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Detrola
Format: Audio CDChange
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6 of 6 people found the following review helpful
on February 15, 2006
Format: Audio CDVerified Purchase
HNIA is my favorite band, and have been since 1993. Needless to say, I was getting very nervous after the last two albums. Not that they were bad; in fact, they were very creative. Only to me, they didn't sound like HNIA. I mean, it was like someone plopping a Prodigy CD into my player and saying, "This is the new HNIA". Those two albums, with a different sound and a very different singer, were more like side projects for Warn Defever than full-blown HNIA releases (although he might argue that).

However, Detrola brings back the musical genius of Defever. I don't think it's quite as good as Ft.Lake, but probably the equal to E.S.P. Karin Oliver (last album was Ft.Lake) had such a great voice; Andy F.M.(new singer) sounds very similar, almost in a spooky way. The sound of that voice, whether it comes from Karin or Andy, is HNIA. My only complaint is the length. A little too short in my opinion, though that might be an illusion because it's so good and I don't want it to end.
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1 of 1 people found the following review helpful
Format: Audio CD
DETROLA, the first album by His Name Is Alive since LAST NIGHT four years previously, represents a sort of return-to-form for Warn Defever's main project.

After one independent and two major-label albums in an R & B and jazz-inspired vein, here we see a return to the sort of idiosyncratic pop and retro stylings of late '90s HNIA. I was generally pleased by HNIA's turn to soul stylings in the albums WHEN THE STARS... and SOMEDAY MY BLUES..., and the latter is even one of HNIA's finest efforts. But with LAST NIGHT, I was unhappy with Warn's surrendering of creative control to his musicians, resulting in an inconsistent album that lacked the cleverness of Warn's songwriting. On DETROLA, however, everything is tight and meticulously arranged, and one is always certain that music is straight from the vision of this titan of indie music.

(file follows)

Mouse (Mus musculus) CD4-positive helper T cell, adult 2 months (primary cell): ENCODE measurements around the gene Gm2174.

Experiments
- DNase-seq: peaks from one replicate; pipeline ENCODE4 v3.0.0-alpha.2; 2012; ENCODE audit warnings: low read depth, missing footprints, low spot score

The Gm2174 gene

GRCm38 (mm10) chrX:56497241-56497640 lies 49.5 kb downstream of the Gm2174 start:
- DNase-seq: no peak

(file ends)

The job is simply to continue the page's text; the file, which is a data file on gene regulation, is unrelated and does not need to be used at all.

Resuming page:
And all Warn's old concerns are here, from sexual innuendo hidden behind syrupy pop that you don't notice until you start singing along (e.g. "In my dreams it's beautiful, we go down at the same time... just like a six and like a nine"), to uncomfortably threatening murmurs ("not everyone gets a warning...", "I'll drown you in a stream..."). No wonder one notable review called it a collection of "perverse fantasies", but it's some of the most moving songwriting around.

Musically, there's a mix of the old and the new. Vocalist Andy FM hearkens back to the days of long-time HNIA vocalist Karin Oliver, and the old b-side "You Need A Heart To Live" is recorded again here. There's also two very striking new developments, the first being acoustic ambient music tied to some of Warn's latest compositional work, and the second a striking use of drum machines something like Swayzak with a sense of humour. The only bits remaining from the R & B era are one track with vocalist Lovetta Pippen ("Seven Minutes") and some saxophone here and there. All in all, however, everything seems so fresh that Warn is in no way "back-peddling" from his controversial post-millennium style, but rather it all sounds like a clear and organic progression.

DETROLA is a fun album any fan of indie pop will find enjoyable. If I rate this less than five stars, it's only because I personally have generally moved away from the 4AD bands I adored in my youth towards (modern- or contemporary) classical music. But for fans of HNIA of whatever period, DETROLA is very much worth hearing.
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1 of 1 people found the following review helpful
Format: Audio CDVerified Purchase
HNIA's ever-changing bent is back to weird pop for the time being, after two (excellent, by the way, and totally unheralded) soul albums, Someday My Blues Will Cover the Earth and Last Night. Lovetta Pippen, the singer who took almost all of the main vocals on those last two albums, is only a minor player here, as the old-school HNIA indie-rock female vocalists (there are so many of them, and they seem to use different names at different times, so it's hard to know which of them is singing on which track) take over. Some of the jazz sound found on Last Night is present as an undertone here, but mostly this is left-of-center pop, although more upbeat, less ethereal than what was found on old HNIA albums like the sublime Stars on ESP. If you like the poppier stuff on the Ft. Lake album, this one's for you.
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Format: Audio CD
This listens like a throwback album at first, a wierdly natural successor to Ft. Lake. Yet HNIA has retained the late-night vibe of the two radically different albums since Ft. Lake (Last Night & Someday My Blues Will Cover The Earth) while shedding most obvious nods to R&B. In general, the songs here are more expansive than either of the former phases of HNIA: the collage technique used on their earlier albums did not frequently permit long song structures, yet on Detrola the sound-colors have returned to their more unpredictable mid-90s indie-pop palette.

The 2-album foray into soul has left it's mark indelibly, it's in the very wires and circuitry of the songs -- however Detrola tastes like a delicious slice of the distant, slowly spinning dream-pop past.
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on April 12, 2006
Format: Audio CD
This has to be the most ambitious HNIA album I've heard. I can't remember the last time I liked something so thoroughly after just one listen. The album manages to meander through so many different genres in just 38 minutes, and every part of it impresses me. I highly recommend Detrola.
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